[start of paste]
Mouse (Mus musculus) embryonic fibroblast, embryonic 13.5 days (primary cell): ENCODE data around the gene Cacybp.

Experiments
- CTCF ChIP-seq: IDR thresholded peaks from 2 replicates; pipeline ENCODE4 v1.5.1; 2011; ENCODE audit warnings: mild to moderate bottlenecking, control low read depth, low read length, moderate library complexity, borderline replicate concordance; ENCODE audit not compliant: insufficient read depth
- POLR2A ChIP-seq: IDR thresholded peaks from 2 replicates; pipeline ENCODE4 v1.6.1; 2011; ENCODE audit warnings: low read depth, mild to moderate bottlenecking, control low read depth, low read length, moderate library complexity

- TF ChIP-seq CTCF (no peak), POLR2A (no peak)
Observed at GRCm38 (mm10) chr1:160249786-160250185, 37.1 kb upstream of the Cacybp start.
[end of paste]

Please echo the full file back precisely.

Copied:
Mouse (Mus musculus) embryonic fibroblast, embryonic 13.5 days (primary cell): ENCODE data around the gene Cacybp.

Experiments
- CTCF ChIP-seq: IDR thresholded peaks from 2 replicates; pipeline ENCODE4 v1.5.1; 2011; ENCODE audit warnings: mild to moderate bottlenecking, control low read depth, low read length, moderate library complexity, borderline replicate concordance; ENCODE audit not compliant: insufficient read depth
- POLR2A ChIP-seq: IDR thresholded peaks from 2 replicates; pipeline ENCODE4 v1.6.1; 2011; ENCODE audit warnings: low read depth, mild to moderate bottlenecking, control low read depth, low read length, moderate library complexity

- TF ChIP-seq CTCF (no peak), POLR2A (no peak)
Observed at GRCm38 (mm10) chr1:160249786-160250185, 37.1 kb upstream of the Cacybp start.